Men's evening wear

We are going on the Rhine Cruise - Switzerland to Amsterdam. Are men's suit jackets required for dinners? Ties for formal occasions? Would button shirts, dockers slacks & sweater be OK? My husband hates to dress up.


  • The perennially favorite question on this forum. Lots written about it.

    First off be sure to read everything under the "Before You Go" tab for your tour which includes packing tips, weather averages, etc etc. A wealth of info.

    Here is their guidance for the Rhine/Moselle cruise, "During evenings aboard the riverboat, dress is resort casual. Items such as slacks and collared shirts are appropriate for men. For women, slacks, a dress or a skirt and blouse are suitable. For dinner and throughout the evening, guests should refrain from wearing shorts, t-shirts, jeans, flip-flops or sneakers. Your journey also includes one or two special occasion dinners, where a sport coat and tie for gentlemen and a dress/pantsuit for ladies are suggested. (Your Tauck Director will advise you prior to those evenings.)"

    We've done this tour in Oct 2015 and the Rhone in Jul 2014.

    On the Jul Rhone cruise, he wore cotton dockers and short sleeve polo (golf) shirts for day and evening wear. Then on the special nights went with dress slacks, shirt, tie and sport jacket. That was our first cruise and it included a fancy dinner out in Paris.

    For the Oct cruise my husband wore the same type of pants as before and a long sleeve polo shirt. At the welcome and farewell dinners he (and most of the other men) wore dress slacks and a long sleeve dress shirt at a minimum. Many added a V-neck sweater and/or tie. We had very cool weather on that cruise so the extra layers were needed.

    Even in the summer it can get cool up on the sun deck in the evening so you and he will want some sort of jacket, sweater or wrap if you'd like to go up topside. One of the most fun things to do on a cruise.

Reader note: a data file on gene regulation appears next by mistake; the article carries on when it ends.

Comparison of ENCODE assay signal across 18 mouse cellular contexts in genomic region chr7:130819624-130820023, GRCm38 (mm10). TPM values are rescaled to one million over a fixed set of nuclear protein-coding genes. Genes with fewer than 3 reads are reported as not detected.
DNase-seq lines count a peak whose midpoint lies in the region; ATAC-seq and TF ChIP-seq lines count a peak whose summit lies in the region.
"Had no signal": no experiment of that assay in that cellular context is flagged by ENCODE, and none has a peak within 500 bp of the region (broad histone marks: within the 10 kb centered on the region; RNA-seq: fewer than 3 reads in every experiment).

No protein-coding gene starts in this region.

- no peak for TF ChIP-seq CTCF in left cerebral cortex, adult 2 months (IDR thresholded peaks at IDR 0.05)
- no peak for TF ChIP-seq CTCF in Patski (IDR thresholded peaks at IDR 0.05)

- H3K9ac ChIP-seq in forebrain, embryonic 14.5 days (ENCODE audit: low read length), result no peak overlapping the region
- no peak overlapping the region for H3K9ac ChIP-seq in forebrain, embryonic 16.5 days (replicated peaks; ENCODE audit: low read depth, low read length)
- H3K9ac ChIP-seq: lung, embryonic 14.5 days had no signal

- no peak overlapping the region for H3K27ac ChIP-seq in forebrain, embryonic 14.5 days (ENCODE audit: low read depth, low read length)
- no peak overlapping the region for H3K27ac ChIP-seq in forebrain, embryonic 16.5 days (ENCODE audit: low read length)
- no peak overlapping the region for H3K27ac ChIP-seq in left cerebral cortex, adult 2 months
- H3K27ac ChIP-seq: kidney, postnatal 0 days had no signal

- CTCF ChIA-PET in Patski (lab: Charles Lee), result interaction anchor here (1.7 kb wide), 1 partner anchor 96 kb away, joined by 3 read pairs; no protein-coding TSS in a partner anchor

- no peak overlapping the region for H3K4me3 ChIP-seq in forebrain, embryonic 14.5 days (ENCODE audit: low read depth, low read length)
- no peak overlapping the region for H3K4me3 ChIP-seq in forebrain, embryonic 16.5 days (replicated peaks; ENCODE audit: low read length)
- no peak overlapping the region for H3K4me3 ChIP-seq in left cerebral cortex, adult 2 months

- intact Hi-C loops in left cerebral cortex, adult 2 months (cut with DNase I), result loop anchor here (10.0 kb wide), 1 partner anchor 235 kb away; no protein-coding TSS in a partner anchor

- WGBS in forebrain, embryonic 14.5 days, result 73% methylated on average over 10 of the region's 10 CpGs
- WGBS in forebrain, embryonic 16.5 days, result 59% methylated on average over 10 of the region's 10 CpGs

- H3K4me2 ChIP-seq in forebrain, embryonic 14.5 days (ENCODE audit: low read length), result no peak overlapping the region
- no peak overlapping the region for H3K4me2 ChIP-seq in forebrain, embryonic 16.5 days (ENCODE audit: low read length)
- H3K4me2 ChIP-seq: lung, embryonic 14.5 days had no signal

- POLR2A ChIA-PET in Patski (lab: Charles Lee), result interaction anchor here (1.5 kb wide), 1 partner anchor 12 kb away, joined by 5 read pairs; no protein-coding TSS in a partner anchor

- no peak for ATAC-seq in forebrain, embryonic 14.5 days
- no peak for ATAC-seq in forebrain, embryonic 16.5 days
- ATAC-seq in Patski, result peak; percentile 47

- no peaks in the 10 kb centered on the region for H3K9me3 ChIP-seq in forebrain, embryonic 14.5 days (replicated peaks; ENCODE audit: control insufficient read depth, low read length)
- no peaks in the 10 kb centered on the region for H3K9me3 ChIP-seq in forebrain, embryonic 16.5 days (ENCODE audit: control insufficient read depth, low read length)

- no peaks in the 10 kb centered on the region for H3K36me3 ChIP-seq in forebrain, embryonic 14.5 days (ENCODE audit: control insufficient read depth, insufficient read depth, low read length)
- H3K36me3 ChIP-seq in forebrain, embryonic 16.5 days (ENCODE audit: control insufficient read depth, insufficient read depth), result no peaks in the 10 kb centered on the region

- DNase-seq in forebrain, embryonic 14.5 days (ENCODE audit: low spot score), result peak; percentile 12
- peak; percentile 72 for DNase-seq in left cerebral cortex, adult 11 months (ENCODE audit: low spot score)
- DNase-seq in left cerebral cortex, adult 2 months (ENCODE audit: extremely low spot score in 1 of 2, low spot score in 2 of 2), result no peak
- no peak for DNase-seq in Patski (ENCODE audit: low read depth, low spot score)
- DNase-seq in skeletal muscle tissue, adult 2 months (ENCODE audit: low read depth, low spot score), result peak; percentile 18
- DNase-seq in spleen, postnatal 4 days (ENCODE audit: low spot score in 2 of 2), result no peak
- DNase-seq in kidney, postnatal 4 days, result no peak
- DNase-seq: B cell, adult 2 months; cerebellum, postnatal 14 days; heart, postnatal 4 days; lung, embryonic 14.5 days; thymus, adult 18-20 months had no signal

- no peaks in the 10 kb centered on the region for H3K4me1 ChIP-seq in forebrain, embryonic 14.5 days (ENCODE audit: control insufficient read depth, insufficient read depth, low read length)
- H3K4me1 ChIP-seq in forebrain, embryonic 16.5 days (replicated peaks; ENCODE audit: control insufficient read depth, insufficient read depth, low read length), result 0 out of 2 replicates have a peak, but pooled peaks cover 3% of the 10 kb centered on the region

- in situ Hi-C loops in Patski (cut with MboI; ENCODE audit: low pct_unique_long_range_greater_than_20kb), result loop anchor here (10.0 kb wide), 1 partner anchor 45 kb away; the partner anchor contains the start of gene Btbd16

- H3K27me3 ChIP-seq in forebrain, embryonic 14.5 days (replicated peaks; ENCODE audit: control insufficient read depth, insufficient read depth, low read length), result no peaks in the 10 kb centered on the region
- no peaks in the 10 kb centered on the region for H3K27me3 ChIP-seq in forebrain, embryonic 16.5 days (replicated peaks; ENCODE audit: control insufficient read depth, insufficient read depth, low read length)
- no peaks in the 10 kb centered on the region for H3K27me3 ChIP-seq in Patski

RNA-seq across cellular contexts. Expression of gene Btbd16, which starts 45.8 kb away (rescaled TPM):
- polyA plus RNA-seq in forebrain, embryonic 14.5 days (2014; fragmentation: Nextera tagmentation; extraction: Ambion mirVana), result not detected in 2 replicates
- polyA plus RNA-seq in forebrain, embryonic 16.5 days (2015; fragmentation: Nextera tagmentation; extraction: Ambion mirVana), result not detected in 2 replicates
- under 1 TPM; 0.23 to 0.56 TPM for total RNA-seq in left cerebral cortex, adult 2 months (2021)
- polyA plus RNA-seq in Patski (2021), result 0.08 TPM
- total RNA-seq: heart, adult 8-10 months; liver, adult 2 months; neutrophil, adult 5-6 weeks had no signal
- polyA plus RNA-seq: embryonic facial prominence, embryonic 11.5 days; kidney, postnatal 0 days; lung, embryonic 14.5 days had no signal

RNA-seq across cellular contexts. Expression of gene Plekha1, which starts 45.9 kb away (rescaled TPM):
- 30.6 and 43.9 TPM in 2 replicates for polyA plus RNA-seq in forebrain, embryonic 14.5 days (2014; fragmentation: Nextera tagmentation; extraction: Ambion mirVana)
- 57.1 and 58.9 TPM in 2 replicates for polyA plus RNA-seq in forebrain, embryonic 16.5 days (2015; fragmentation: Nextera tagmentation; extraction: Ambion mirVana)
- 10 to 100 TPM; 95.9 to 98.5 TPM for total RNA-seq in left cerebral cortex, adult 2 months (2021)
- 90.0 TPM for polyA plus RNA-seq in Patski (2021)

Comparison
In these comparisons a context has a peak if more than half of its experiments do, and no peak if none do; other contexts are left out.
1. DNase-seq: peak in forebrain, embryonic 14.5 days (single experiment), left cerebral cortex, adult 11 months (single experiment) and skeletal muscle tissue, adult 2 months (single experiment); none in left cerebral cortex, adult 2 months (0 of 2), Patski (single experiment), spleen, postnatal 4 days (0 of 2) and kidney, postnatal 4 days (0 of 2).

Enjoy, let me know if you have other questions.

  • Thank you! This helps a lot.
  • Claudia, I know I have posted extensively about this subject in the past, but I need educating..............How would you describe "dockers" to me - a mere Brit and upholder of the collar, tie and jacket brigade?
  • Ah Richard, let me translate! Dockers are actually a brand of men's casual trouser but it is used as a generic term for a pair of casual, usually khaki/ beige color of men's trousers made of cotton gaberdine style fabric, often with a no need to iron finish. They look much smarter than a jean pant. This is usually the type of pant one could describe as 'dress casual ' or ' business casual' these days.
    Took me a while to understand what a 'polo shirt' was---a t shirt with a collar. My personal opinion of these is that it is a t shirt, and too casual for dinner, but it is what men tend to wear on the tours for many of the dinners. My husband prefers to wear a casual long sleeve shirt and use a polo for daytime to protect his neck better from the sun.
    Now don't get me started on 'wife beaters' ---- a sleeveless t shirt! When we were in a show one time, the director said the men could wear wife beaters for under their costume and I had to ask what the heck that was!
  • Yep, British has it right. And yes "dockers" can also come in grey, navy, black, etc. Adding to the confusion are Dockers brand shoes - typically associated with their leather lace up boat shoes.

    On the polo shirt I've added a link here to Wikipedia's article on it calling it also a golf shirt and a tennis shirt. It all started with Rene Lacoste trying to make a better shirt for tennis players in 1926. Interesting reading.

    Yes, Richard coat and tie are nice but fashion is an ever changing beast. I'm rereading my Georgette Heyer favorites and laugh when the older generation in the books decries the Regency/Beau Brummell look with the plain black coats instead of bright colored brocades, trousers instead of knee pants and stockings, plain shirts instead of lace, no wigs, no powder, etc. Funny.
  • Thank you, ladies, I understand now. Just to confuse the issue I think the current name for those in the UK is Chinos - though heaven knows where that name came from. As for fashion, for me it is all about what one feels comfortable in. Indeed, it is only about 20 years ago that I stopped wearing laundered stiff collars on my white shirts for work, and then only because servicing became too expensive. Individual comfort is what it is all about. I agree that fashions change but getting the mindset to change is rather different. Anyway, it is only a matter of time before previous styles come back into fashion.
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